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Illustration: Lazaro Gamio/Axios

Mastercard’s main business is providing payments card technology, but it turns out that the same tech can be used for much higher purposes: saving lives in some of the poorest countries in the world.

The big picture: Thanks to a partnership between Mastercard and Gavi, the global vaccination alliance, children will be given a "digital birth certificate" that looks a lot like a standard credit card. That card can then be taken into any clinic, which will be able to see exactly which vaccinations the child has received and which shots are still needed.

  • The card is also linked to the parent's phone number, so they receive reminder texts for follow-up appointments.
  • With a central record for which children have received which immunizations, local governments will be able to assess coverage and adjust programs accordingly.

The bottom line: Vaccinating the world's most remote children is a significant undertaking, but it's the most effective way we know to transform communities for the better. Other technologies being tried out by Gavi include deliveries by drone, as well as solar-powered fridges that can be used to preserve shots on trips into isolated areas.

Go deeper: Vaccine skepticism helped make European measles prolific again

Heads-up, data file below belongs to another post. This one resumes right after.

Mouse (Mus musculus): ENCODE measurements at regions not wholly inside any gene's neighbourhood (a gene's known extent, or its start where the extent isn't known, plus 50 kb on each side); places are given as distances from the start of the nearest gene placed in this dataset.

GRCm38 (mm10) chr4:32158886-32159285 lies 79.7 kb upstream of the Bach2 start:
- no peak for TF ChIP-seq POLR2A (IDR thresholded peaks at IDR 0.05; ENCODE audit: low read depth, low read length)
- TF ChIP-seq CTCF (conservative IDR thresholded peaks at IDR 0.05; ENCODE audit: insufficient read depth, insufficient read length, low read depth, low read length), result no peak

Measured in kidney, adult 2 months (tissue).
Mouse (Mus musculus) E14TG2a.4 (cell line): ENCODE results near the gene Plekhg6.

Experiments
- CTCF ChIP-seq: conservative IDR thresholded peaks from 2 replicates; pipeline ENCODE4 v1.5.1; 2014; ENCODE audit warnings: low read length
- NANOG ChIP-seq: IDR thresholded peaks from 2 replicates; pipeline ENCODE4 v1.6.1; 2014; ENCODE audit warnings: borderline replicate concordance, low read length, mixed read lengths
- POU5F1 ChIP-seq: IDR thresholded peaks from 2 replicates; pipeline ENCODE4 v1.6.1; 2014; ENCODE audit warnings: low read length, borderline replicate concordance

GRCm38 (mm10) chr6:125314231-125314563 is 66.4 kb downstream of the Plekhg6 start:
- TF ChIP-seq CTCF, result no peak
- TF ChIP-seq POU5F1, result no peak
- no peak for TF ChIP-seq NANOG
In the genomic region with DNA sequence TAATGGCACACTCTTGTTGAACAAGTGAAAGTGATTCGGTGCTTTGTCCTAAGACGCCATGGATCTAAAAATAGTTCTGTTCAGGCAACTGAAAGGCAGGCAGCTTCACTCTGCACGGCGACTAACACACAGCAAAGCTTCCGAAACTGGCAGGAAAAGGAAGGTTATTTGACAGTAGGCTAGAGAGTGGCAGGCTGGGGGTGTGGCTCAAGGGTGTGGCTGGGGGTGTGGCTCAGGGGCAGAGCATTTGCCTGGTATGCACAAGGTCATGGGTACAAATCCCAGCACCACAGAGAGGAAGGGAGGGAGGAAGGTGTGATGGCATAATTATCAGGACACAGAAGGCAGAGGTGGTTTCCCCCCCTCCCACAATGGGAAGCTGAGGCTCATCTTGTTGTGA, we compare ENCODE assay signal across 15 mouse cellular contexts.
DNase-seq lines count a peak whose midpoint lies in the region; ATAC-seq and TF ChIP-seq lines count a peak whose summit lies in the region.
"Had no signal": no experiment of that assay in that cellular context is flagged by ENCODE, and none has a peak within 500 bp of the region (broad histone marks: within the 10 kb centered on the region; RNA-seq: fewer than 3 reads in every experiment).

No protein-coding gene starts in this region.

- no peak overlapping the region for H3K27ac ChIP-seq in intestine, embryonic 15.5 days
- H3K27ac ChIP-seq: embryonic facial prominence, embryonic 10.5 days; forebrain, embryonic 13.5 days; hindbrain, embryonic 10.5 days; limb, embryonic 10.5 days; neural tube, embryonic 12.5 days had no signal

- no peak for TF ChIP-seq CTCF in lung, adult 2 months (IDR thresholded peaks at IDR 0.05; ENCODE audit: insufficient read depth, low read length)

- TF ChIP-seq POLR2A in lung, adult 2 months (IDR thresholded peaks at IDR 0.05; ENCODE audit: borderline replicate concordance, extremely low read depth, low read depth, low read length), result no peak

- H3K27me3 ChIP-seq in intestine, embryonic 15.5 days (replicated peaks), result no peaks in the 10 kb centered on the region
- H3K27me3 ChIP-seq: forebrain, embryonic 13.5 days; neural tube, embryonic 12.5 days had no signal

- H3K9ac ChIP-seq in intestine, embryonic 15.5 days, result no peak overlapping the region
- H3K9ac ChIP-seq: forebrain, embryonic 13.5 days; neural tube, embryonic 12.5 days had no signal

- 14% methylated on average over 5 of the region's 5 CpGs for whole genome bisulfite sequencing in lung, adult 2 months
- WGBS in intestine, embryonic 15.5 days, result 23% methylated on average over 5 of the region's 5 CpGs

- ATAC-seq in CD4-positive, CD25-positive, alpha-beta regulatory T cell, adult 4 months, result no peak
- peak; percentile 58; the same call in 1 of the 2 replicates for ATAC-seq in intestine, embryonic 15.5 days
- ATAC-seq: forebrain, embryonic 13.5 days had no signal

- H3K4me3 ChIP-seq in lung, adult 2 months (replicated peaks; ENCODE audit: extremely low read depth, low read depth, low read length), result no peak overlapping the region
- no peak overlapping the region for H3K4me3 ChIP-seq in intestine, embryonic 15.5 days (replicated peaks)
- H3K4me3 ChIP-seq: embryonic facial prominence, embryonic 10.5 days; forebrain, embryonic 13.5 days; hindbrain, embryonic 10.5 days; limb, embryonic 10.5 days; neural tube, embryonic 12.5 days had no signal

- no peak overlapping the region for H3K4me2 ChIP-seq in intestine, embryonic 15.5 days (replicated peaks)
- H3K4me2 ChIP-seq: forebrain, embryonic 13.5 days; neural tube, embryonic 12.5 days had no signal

Go deeper

Journalism enters dangerous new era

Illustration: Brendan Lynch/Axios

The Capitol attack on Jan. 6 resulted in at least nine physical assaults against journalists and at least five arrests, per the U.S. Press Freedom Tracker's top editor.

Why it matters: President Trump's harsh rhetoric towards the press has empowered leaders abroad and locally in the U.S. to continue to attack press that they don't like.

Ben Geman, author of Generate
2 hours ago - Politics & Policy

The beginning of the beginning for Biden's climate push

Illustration: Annelise Capossela/Axios

Joe Biden's inauguration and the days right after will bring a rat-tat-tat burst of climate policy moves, but keep this in mind amid the splashy pledges: pushing through most of his agenda will be a long, uncertain slog.

Why it matters: Biden's climate plan is far more expansive than anything contemplated under President Obama. But for all the immediate pledges, it will take years to see how far Biden gets.

Dion Rabouin, author of Markets
3 hours ago - Economy & Business

Biden's inflation danger

Illustration: Sarah Grillo/Axios

President-elect Joe Biden's $1.9 trillion stimulus proposal has economists and bullish market analysts revising their U.S. growth expectations higher, predicting a reflation of the economy in 2021 and possibly more booming returns for risk assets.

Yes, but: Others are warning that what's expected to be reflation could actually show up as inflation, a much less welcome phenomenon.